For my next entry, I decided to visit Bergman’s first directional feature It Rains on Our Love, (Det regnar på vår kärlek). The screenplay was written by Herbert Grevenius and Bergman, based on the Norwegian play Bra Mennesker (Good People). We can certainly see the Bergman we all love and admire emerging behind the camera, and there are signs of the great works that are yet to come. In this Bergman manages to cleverly combines the romance aspect with a critical outlook on the Swedish society at the time, showing the viewer how bureaucracy can get in the way, and be very overwhelming when you’re simply trying to “fit in”, something that we can still relate to nowadays.
The film’s plot is as follows, David Lindell (Birger Malmsten) and Maggi (Barbro Kollberg) are not lucky in life, but are eager to make a difference in their lives and fit in with the rest of society by whatever means possible. David landed in prison, but now wants to start a new life. Maggi aimed to be an actress, but got pregnant during a chance encounter and has now fled to give herself a second chance. The lovers represent everything the straight-laced society rejects. They meet by chance when they miss their train and share a hotel room.
In the morning, neither one knows what to do so they stick together, for company and because they are attracted to one and other. They stumble across a cottage, where they are allowed to stay after nearly being arrested by the police. As the months pass David gets a job and their relationship develops. Things look on the up, but they can never outrun their bad luck. Yet even when people take advantage of them, when the couple are accused of theft, when they are thrown out of their apartment – at least they seem to have a guardian angel, who appears in the unlikely form of the “Man with the Umbrella”.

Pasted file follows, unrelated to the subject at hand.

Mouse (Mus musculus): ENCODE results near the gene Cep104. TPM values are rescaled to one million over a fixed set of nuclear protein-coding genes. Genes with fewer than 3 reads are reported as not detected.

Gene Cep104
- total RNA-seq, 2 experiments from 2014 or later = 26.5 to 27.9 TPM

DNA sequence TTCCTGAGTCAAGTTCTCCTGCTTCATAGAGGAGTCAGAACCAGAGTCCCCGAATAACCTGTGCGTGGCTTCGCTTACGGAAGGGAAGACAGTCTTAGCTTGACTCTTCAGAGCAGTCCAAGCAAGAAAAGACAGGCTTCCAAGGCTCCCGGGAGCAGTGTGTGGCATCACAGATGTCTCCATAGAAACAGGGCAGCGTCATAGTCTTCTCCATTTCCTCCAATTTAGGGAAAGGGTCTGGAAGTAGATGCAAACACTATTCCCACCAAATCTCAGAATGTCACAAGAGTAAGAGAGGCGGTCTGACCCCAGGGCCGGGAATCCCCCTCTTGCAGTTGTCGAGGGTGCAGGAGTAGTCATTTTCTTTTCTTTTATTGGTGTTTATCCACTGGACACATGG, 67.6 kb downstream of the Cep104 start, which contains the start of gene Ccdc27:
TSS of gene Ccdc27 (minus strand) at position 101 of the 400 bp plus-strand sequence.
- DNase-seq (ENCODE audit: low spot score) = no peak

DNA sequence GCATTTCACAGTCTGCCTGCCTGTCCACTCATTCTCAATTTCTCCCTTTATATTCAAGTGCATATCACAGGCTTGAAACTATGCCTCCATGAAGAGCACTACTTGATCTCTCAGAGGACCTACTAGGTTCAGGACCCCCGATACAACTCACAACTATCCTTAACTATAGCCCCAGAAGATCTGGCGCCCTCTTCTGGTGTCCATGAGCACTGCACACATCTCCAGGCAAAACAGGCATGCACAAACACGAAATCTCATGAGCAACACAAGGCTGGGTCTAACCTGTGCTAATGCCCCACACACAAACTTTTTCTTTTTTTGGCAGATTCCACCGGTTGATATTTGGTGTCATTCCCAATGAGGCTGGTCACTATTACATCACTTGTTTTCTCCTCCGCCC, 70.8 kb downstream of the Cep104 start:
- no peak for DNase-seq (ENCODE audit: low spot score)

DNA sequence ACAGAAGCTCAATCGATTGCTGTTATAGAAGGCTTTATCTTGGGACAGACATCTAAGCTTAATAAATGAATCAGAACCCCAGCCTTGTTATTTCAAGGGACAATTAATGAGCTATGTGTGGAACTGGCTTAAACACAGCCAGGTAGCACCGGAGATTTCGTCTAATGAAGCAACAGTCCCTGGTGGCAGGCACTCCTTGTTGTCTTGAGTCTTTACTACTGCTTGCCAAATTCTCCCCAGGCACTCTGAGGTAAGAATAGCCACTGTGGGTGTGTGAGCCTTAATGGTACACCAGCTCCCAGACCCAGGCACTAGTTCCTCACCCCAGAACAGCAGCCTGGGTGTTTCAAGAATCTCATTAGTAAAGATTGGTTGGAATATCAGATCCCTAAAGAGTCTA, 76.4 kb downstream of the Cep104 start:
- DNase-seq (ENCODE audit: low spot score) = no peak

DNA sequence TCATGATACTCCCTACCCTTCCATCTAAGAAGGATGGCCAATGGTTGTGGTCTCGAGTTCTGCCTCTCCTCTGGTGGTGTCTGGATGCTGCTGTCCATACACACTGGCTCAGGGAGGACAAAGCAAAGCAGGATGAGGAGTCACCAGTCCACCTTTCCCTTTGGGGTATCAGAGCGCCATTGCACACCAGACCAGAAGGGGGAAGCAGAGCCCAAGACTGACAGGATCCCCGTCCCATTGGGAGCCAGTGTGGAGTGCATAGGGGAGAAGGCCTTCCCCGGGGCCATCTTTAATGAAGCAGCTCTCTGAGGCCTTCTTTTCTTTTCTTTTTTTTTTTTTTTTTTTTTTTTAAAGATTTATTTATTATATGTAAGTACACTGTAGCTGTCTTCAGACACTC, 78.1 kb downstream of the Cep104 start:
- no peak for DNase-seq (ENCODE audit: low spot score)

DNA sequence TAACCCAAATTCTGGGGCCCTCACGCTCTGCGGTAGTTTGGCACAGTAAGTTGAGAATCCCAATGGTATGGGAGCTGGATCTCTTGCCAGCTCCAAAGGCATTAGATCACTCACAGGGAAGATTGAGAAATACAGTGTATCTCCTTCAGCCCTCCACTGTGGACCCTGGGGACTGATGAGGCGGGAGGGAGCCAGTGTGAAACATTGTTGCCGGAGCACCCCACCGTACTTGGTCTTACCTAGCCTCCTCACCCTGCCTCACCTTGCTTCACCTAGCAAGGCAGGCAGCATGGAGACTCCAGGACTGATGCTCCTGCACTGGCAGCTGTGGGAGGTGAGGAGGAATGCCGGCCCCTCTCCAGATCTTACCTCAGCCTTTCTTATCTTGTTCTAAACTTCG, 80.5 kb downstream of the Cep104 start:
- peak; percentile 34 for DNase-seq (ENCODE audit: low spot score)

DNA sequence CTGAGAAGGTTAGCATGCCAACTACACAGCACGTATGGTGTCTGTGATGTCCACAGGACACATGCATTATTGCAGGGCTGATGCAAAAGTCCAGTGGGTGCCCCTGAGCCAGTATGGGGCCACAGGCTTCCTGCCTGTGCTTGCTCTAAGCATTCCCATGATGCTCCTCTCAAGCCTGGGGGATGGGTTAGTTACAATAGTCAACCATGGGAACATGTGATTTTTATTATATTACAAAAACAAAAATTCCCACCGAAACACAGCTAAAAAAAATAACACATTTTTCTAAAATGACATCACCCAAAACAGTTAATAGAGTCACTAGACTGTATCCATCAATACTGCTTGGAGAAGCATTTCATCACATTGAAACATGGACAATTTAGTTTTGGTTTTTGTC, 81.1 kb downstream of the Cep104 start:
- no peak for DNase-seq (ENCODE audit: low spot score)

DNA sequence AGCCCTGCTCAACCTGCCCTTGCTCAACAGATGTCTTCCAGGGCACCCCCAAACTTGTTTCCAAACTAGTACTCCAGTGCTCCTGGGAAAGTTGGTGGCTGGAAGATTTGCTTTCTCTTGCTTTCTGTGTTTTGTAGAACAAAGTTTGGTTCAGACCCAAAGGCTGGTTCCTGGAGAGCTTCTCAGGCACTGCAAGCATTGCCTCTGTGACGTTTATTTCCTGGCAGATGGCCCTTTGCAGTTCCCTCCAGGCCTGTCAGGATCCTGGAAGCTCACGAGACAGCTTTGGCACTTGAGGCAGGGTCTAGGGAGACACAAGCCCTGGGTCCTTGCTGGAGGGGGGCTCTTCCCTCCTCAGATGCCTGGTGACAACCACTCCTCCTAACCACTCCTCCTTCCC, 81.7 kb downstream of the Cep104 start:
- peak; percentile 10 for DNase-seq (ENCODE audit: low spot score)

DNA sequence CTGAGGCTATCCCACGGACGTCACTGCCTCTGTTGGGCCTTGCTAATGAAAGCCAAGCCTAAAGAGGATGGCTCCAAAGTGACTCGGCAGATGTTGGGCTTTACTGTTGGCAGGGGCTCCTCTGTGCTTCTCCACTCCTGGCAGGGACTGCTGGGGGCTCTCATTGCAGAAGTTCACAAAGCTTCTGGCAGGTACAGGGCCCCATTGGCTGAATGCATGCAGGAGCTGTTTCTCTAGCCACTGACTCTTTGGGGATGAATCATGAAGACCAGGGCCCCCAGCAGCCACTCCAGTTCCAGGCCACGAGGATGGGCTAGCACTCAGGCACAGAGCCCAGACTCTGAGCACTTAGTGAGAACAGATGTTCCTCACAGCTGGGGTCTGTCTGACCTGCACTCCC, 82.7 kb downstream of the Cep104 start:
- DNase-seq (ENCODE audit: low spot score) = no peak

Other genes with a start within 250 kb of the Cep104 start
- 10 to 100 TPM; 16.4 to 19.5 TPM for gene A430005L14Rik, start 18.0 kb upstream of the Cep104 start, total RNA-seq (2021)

There’s some very ‘cheesy’ and corny moments but this is still an enjoyable melodrama despite some overacting and some very awkward moments that have not aged well. There’s one scene at the beginning of the film where David goes to kiss Maggi against her will, in which she responses by slapping him (rightly so), and marches across the room to get away from him. David follows, and tries a different responses, by behaving more ‘gentlemen like’ which seems to softens Maggi and she kisses him back. Looking at the scene now, it makes for very uncomfortable viewing, and just so baffling that I can’t help but be taken aback by it (and not in a good way).
It Rains on our Love is beautifully shot and visually stunning to look at, with Bergman’s direction being very adept and strong. I found that the dialogue was quite thought provoking and the story is moving and compelling with two very likeable leads. I admired that It Rains on our Love didn’t resort too much to melodrama which it could have easily done, nor does it seem overly sentimental. The ending even has some optimism that doesn’t feel forced in any way. Yes, it seems odd to say this, but there’s a Bergman film with an uplifting ending, out there!